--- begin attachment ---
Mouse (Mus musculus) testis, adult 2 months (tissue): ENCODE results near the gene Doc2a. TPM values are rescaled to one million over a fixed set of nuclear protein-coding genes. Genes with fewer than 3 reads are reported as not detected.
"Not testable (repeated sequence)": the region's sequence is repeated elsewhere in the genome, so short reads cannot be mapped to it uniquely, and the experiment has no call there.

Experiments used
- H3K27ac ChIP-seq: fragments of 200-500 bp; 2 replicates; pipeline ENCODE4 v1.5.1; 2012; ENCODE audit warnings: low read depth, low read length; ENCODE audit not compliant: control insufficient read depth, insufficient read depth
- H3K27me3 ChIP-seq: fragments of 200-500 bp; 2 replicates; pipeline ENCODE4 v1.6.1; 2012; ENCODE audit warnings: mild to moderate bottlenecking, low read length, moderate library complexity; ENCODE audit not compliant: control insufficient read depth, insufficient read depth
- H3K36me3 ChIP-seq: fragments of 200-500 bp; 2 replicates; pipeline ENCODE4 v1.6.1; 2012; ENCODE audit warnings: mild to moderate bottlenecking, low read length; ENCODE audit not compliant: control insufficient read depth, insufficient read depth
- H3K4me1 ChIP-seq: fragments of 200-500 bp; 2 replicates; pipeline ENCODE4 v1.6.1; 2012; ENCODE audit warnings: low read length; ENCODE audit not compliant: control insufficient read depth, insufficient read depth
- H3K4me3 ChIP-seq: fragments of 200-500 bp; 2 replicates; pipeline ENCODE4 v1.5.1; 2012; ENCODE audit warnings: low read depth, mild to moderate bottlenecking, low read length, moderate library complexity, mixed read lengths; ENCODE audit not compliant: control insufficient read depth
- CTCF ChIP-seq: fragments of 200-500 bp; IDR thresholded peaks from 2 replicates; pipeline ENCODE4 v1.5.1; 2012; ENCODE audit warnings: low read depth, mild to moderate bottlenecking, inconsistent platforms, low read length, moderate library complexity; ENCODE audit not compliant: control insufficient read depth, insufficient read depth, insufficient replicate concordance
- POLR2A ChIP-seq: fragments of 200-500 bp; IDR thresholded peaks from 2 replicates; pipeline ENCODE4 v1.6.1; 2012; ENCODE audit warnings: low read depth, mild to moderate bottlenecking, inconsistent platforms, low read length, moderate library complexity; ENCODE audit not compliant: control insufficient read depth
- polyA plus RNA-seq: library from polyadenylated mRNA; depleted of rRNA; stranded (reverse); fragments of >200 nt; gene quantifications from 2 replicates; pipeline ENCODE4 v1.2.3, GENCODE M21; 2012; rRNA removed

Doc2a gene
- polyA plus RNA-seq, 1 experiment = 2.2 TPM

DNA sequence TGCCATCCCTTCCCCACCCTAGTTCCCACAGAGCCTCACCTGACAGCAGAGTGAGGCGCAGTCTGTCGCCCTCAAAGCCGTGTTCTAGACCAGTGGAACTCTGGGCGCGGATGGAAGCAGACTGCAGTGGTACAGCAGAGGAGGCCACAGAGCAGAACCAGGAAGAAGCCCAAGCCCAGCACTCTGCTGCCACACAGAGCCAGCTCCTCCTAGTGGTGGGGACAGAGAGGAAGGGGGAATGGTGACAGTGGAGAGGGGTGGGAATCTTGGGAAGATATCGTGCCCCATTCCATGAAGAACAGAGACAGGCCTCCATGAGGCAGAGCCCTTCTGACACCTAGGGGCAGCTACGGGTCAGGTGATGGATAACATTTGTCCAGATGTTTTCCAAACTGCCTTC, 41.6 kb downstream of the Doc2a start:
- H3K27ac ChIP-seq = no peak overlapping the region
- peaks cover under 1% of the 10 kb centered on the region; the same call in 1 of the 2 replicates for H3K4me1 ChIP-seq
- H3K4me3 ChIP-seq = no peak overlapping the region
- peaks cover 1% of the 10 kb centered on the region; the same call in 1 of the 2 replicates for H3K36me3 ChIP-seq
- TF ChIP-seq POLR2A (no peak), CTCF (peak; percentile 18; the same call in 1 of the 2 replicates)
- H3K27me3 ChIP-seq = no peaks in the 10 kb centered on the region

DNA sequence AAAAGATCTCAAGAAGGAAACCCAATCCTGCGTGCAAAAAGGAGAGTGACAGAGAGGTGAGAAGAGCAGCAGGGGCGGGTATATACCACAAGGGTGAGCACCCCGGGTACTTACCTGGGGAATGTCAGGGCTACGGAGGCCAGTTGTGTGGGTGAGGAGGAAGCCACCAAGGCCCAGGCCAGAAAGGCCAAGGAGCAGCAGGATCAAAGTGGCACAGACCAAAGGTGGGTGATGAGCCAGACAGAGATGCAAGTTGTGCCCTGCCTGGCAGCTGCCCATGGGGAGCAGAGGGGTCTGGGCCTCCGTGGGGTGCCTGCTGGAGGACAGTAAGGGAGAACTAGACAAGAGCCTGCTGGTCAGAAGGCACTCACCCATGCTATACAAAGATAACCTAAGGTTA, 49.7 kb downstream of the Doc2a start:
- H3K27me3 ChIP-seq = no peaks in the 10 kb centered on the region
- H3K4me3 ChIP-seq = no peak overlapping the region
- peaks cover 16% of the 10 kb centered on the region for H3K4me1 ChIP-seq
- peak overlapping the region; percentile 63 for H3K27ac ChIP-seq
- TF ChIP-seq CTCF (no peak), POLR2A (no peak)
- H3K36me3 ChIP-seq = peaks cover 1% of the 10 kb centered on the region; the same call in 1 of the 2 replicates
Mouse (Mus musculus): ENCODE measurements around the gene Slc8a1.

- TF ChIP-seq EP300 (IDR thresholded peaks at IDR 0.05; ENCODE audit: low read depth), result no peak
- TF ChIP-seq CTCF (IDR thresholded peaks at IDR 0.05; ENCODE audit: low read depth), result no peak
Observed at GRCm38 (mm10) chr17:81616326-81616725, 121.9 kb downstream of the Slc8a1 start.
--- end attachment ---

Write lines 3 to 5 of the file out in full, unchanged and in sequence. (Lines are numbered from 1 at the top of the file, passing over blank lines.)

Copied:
Experiments used
- H3K27ac ChIP-seq: fragments of 200-500 bp; 2 replicates; pipeline ENCODE4 v1.5.1; 2012; ENCODE audit warnings: low read depth, low read length; ENCODE audit not compliant: control insufficient read depth, insufficient read depth
- H3K27me3 ChIP-seq: fragments of 200-500 bp; 2 replicates; pipeline ENCODE4 v1.6.1; 2012; ENCODE audit warnings: mild to moderate bottlenecking, low read length, moderate library complexity; ENCODE audit not compliant: control insufficient read depth, insufficient read depth